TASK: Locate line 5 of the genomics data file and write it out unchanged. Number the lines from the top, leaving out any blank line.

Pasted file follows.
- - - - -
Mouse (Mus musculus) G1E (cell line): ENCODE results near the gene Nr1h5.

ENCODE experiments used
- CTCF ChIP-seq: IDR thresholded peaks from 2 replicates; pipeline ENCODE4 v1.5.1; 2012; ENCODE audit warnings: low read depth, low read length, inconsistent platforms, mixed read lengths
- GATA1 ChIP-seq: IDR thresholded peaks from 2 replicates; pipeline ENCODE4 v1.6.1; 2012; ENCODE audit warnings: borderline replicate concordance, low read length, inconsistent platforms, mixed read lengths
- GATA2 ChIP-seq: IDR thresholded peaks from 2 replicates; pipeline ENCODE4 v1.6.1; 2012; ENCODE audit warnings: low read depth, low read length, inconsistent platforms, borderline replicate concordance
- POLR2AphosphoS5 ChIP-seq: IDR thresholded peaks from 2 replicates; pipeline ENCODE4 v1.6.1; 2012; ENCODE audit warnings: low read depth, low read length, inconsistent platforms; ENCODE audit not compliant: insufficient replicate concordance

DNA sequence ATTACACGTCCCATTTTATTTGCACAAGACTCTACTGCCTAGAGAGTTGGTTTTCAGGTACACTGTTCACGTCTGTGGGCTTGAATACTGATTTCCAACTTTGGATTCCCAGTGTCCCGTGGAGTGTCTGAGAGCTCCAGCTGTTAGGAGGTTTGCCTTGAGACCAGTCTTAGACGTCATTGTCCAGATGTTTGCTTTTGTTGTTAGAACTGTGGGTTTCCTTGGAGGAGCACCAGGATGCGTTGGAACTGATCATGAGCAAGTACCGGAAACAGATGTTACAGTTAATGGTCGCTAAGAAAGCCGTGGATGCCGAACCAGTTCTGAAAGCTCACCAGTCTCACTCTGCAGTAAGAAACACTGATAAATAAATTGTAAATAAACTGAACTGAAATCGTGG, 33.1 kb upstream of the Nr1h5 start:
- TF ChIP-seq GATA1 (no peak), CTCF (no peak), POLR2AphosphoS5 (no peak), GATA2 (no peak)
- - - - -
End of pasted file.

- GATA2 ChIP-seq: IDR thresholded peaks from 2 replicates; pipeline ENCODE4 v1.6.1; 2012; ENCODE audit warnings: low read depth, low read length, inconsistent platforms, borderline replicate concordance